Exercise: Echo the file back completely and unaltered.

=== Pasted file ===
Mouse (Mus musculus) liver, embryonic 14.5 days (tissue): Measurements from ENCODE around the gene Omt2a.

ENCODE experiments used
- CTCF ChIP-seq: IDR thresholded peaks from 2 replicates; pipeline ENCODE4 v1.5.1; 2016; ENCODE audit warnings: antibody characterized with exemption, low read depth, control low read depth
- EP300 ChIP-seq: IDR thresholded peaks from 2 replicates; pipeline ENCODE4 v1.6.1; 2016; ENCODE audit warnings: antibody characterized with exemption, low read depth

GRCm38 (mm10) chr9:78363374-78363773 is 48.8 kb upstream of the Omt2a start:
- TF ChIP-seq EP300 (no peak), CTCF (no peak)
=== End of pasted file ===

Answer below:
Mouse (Mus musculus) liver, embryonic 14.5 days (tissue): Measurements from ENCODE around the gene Omt2a.

ENCODE experiments used
- CTCF ChIP-seq: IDR thresholded peaks from 2 replicates; pipeline ENCODE4 v1.5.1; 2016; ENCODE audit warnings: antibody characterized with exemption, low read depth, control low read depth
- EP300 ChIP-seq: IDR thresholded peaks from 2 replicates; pipeline ENCODE4 v1.6.1; 2016; ENCODE audit warnings: antibody characterized with exemption, low read depth

GRCm38 (mm10) chr9:78363374-78363773 is 48.8 kb upstream of the Omt2a start:
- TF ChIP-seq EP300 (no peak), CTCF (no peak)